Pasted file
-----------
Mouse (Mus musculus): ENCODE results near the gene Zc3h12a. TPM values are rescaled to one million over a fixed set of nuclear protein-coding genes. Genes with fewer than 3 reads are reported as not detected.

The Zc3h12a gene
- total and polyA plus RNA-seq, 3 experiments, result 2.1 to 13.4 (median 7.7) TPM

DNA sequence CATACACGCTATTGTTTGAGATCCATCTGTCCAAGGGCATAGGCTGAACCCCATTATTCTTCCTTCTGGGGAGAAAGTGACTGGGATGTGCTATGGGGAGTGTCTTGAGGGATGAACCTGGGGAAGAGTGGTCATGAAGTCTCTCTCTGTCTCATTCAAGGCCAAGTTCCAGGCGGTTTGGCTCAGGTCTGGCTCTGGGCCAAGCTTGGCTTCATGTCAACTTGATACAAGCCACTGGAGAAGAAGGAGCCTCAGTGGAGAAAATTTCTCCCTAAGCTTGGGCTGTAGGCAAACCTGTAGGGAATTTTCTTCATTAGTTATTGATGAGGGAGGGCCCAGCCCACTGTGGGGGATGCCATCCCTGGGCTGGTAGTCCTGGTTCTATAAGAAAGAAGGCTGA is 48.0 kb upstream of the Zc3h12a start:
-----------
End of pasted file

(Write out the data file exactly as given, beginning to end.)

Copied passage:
Mouse (Mus musculus): ENCODE results near the gene Zc3h12a. TPM values are rescaled to one million over a fixed set of nuclear protein-coding genes. Genes with fewer than 3 reads are reported as not detected.

The Zc3h12a gene
- total and polyA plus RNA-seq, 3 experiments, result 2.1 to 13.4 (median 7.7) TPM

DNA sequence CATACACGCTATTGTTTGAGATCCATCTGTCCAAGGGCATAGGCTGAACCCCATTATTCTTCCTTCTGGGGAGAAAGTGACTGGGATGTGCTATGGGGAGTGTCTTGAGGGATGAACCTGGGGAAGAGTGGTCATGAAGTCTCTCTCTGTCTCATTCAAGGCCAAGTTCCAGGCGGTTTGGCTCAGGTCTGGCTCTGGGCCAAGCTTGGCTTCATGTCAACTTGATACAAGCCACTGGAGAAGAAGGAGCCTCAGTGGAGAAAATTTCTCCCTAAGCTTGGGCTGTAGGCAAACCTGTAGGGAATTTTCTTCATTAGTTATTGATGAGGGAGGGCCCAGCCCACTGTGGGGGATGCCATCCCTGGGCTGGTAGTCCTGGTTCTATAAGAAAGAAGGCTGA is 48.0 kb upstream of the Zc3h12a start: